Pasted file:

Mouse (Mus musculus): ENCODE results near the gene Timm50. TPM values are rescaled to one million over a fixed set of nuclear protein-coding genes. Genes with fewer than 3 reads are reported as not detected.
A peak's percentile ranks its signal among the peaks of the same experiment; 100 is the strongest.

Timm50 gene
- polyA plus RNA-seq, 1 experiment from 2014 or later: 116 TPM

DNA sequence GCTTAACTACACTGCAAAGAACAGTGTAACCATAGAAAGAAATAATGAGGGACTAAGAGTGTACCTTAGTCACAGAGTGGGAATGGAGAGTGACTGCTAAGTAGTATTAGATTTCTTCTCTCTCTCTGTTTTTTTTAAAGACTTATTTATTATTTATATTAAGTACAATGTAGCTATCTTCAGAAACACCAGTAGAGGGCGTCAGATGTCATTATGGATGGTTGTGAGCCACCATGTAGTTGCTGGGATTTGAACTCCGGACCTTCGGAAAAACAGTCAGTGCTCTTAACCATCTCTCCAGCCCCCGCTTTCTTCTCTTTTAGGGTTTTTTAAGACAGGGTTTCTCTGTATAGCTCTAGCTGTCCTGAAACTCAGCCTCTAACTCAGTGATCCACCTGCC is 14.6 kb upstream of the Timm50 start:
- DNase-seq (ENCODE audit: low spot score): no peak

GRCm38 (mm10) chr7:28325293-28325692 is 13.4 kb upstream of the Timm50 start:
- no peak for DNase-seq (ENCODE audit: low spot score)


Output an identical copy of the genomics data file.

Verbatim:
Mouse (Mus musculus): ENCODE results near the gene Timm50. TPM values are rescaled to one million over a fixed set of nuclear protein-coding genes. Genes with fewer than 3 reads are reported as not detected.
A peak's percentile ranks its signal among the peaks of the same experiment; 100 is the strongest.

Timm50 gene
- polyA plus RNA-seq, 1 experiment from 2014 or later: 116 TPM

DNA sequence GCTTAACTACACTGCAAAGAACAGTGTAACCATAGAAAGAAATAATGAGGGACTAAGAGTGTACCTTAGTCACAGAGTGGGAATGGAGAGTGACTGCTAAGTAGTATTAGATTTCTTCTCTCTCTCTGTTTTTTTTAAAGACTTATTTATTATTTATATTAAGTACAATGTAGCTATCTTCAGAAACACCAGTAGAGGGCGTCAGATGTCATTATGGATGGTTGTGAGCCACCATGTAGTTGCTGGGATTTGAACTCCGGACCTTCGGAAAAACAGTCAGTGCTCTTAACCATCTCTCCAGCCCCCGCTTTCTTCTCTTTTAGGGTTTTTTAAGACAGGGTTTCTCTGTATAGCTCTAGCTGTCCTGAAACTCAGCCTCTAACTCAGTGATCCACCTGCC is 14.6 kb upstream of the Timm50 start:
- DNase-seq (ENCODE audit: low spot score): no peak

GRCm38 (mm10) chr7:28325293-28325692 is 13.4 kb upstream of the Timm50 start:
- no peak for DNase-seq (ENCODE audit: low spot score)